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A millennium of variable ice flow recorded by the Ross Ice Shelf, Antarctica

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An enhanced composite Advanced Very High Resolution Radiometer (AVHRR)image is used to map flow stripes and rifts across the Ross Ice Shelf, Antarctica. The patterns of these flow-related features reveal a history of discharge variations from the ice streams feeding the eastern part of the shelf. The most profound variations are visible in the track of rifts downstream of Crary Ice Rise, flow-stripe bends to the west of this ice rise and adjacent to Steershead ice rise, and changes in the northern margin of Ice Stream B. The track of rifts downstream of Crary Ice Rise indicates that the ice rise has existed for at least 700 years. The character of this track changes about 350 km downstream, indicating a rearrangement of flow patterns about 550 years ago. The large bulge in the flow stripes to the west of Crary Ice Rise is shown in detail, with bent flow stripes extending for several hundred kilometers along flow; this feature formed from the south, possibly due to a change in the discharge of Ice Stream A. The AVHRR image documents a complex history asso- ciated with the shutdown of Ice Stream C, with changes in the margins of Ice Stream C and the northern margin of Ice Stream B, and the grounding of Steershead ice rise with an associated bending and truncation of flow stripes. Landsat imagery shows a region that appears to be actively extending just downstream of the ice rise, as the shelf continues to respond to recent changes in ice-stream discharge. We present a four-stage flow history which accounts for the features preserved in the ice shelf.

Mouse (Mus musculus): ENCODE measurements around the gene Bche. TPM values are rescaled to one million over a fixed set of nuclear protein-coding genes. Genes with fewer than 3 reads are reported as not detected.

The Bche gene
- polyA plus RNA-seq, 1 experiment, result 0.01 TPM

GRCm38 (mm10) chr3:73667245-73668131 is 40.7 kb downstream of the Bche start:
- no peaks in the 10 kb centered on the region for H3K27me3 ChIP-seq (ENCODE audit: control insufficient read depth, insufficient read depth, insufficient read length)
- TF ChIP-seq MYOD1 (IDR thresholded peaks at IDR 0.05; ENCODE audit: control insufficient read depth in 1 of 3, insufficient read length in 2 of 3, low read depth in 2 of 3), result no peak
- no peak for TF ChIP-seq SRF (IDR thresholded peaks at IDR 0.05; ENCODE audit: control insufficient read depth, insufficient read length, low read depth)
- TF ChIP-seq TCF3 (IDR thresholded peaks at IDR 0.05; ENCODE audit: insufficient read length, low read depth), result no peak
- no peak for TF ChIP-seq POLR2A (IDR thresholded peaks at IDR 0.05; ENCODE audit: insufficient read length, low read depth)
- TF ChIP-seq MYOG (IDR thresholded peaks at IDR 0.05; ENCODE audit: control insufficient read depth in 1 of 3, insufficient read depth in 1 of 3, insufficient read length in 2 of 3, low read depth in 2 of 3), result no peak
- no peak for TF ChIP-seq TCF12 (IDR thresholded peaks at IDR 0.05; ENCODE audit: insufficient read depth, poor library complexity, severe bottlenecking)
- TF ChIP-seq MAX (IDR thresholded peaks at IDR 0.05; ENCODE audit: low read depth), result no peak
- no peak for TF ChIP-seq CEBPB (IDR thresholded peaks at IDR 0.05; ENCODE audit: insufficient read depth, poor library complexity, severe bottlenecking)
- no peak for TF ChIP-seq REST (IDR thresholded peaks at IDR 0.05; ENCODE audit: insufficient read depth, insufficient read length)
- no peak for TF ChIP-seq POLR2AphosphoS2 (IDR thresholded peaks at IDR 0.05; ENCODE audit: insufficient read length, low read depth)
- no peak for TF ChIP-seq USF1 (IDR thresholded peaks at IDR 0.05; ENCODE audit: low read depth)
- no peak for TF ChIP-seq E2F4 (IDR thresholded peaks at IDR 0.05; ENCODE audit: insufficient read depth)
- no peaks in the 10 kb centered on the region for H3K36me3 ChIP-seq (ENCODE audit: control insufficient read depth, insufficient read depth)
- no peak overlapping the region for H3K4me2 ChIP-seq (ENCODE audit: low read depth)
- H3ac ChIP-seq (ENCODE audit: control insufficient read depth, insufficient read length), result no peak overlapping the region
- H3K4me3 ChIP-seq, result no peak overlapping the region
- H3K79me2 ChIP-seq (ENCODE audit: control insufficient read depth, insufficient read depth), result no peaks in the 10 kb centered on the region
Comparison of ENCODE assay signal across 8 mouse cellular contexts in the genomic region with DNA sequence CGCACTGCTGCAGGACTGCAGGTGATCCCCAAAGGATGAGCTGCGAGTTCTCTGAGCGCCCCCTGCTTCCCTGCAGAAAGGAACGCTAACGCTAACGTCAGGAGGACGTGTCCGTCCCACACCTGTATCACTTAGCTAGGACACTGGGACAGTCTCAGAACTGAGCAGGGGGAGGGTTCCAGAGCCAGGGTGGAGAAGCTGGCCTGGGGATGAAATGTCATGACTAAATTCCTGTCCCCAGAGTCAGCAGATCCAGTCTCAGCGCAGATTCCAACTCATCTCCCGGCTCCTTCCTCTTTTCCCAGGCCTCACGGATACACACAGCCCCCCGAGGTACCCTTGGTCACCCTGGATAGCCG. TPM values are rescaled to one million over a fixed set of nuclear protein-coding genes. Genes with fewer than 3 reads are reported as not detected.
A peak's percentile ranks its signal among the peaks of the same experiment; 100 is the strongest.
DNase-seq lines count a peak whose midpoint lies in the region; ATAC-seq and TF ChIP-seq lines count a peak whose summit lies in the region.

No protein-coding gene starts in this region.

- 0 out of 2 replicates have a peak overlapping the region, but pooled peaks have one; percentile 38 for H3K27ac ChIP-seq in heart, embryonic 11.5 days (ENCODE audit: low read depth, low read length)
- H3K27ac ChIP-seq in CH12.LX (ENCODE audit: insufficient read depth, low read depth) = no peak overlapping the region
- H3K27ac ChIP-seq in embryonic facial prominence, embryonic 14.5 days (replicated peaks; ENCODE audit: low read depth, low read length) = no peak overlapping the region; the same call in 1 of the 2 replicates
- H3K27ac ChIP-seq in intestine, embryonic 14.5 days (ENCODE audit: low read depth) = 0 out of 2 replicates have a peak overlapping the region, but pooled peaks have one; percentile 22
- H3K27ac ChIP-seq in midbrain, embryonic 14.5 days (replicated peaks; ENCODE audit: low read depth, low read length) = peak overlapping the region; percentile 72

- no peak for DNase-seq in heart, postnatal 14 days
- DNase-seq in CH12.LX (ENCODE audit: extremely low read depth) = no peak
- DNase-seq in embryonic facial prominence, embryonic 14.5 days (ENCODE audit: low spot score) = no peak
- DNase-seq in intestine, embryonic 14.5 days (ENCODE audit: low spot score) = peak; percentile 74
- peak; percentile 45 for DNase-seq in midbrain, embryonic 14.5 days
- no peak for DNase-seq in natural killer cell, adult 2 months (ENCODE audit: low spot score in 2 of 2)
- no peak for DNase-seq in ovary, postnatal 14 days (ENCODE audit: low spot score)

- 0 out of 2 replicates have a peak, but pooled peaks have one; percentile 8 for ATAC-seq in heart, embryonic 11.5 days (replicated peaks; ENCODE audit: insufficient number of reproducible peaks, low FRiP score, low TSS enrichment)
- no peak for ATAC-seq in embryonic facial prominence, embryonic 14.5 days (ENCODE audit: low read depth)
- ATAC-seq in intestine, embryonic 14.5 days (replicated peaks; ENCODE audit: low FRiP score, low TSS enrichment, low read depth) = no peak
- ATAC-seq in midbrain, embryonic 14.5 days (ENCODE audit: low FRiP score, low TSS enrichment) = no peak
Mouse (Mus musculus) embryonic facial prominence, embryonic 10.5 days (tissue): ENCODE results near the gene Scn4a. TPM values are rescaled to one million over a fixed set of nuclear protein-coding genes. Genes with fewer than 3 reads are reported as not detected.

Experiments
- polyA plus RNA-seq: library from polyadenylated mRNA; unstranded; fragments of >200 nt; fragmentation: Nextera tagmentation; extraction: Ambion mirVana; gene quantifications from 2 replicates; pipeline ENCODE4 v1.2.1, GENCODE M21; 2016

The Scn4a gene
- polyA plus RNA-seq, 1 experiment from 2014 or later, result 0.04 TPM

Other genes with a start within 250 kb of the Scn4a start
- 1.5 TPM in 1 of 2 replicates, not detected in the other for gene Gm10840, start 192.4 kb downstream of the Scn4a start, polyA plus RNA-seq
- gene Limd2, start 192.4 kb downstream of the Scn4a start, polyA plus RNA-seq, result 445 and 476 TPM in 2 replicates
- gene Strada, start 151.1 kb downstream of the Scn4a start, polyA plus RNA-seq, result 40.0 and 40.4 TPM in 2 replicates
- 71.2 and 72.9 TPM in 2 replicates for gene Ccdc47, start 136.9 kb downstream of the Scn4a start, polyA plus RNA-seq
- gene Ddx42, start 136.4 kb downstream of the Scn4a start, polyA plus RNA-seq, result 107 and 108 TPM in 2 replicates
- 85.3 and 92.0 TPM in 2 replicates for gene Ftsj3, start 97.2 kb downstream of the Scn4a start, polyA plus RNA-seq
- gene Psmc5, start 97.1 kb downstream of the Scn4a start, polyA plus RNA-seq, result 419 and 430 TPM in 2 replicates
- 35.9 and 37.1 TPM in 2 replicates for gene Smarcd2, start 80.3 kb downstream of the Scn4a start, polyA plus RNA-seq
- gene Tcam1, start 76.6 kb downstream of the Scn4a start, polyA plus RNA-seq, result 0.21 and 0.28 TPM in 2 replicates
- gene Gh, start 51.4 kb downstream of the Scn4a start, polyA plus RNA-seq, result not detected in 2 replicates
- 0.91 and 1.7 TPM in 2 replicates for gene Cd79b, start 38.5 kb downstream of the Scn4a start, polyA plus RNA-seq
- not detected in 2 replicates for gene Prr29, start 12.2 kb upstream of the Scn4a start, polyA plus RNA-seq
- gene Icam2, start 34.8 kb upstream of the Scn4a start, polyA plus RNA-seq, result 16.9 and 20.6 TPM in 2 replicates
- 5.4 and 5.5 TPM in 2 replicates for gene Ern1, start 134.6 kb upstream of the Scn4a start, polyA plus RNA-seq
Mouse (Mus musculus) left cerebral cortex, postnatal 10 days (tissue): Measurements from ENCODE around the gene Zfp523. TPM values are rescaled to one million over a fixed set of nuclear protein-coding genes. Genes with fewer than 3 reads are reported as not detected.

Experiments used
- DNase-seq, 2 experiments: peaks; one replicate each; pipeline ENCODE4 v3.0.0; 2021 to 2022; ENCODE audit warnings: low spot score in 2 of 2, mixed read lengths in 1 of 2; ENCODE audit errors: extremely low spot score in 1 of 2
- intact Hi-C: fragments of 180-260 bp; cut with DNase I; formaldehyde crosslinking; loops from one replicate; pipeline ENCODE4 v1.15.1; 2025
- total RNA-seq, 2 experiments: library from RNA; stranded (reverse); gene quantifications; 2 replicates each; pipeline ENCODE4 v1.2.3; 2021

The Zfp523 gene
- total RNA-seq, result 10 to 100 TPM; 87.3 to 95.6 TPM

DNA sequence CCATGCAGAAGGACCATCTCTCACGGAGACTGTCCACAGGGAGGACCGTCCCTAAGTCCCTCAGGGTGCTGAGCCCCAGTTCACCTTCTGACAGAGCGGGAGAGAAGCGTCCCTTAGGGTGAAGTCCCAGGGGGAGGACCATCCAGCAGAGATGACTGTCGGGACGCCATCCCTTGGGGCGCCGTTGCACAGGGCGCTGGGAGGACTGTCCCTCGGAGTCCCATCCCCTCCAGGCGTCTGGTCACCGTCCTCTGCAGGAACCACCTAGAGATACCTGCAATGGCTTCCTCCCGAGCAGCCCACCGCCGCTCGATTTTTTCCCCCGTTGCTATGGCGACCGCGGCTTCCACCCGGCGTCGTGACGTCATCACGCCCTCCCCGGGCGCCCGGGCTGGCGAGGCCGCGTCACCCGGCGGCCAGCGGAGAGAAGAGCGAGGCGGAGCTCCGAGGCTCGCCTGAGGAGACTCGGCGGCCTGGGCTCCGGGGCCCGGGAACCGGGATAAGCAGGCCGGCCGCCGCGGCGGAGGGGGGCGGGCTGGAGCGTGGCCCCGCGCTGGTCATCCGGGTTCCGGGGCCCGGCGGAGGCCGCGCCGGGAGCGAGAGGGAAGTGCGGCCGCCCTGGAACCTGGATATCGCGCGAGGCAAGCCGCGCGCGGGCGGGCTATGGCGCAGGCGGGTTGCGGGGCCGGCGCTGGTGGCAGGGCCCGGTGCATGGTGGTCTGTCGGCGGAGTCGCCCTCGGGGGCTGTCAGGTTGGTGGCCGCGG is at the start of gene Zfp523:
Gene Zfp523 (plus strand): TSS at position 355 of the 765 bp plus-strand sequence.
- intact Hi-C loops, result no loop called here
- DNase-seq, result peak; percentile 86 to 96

Document Type: Research Article


Publication date: December 1, 2000

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  • The Journal of Glaciology is published six times per year. It accepts submissions from any discipline related to the study of snow and ice. All articles are peer reviewed. The Journal is included in the ISI Science Citation Index.
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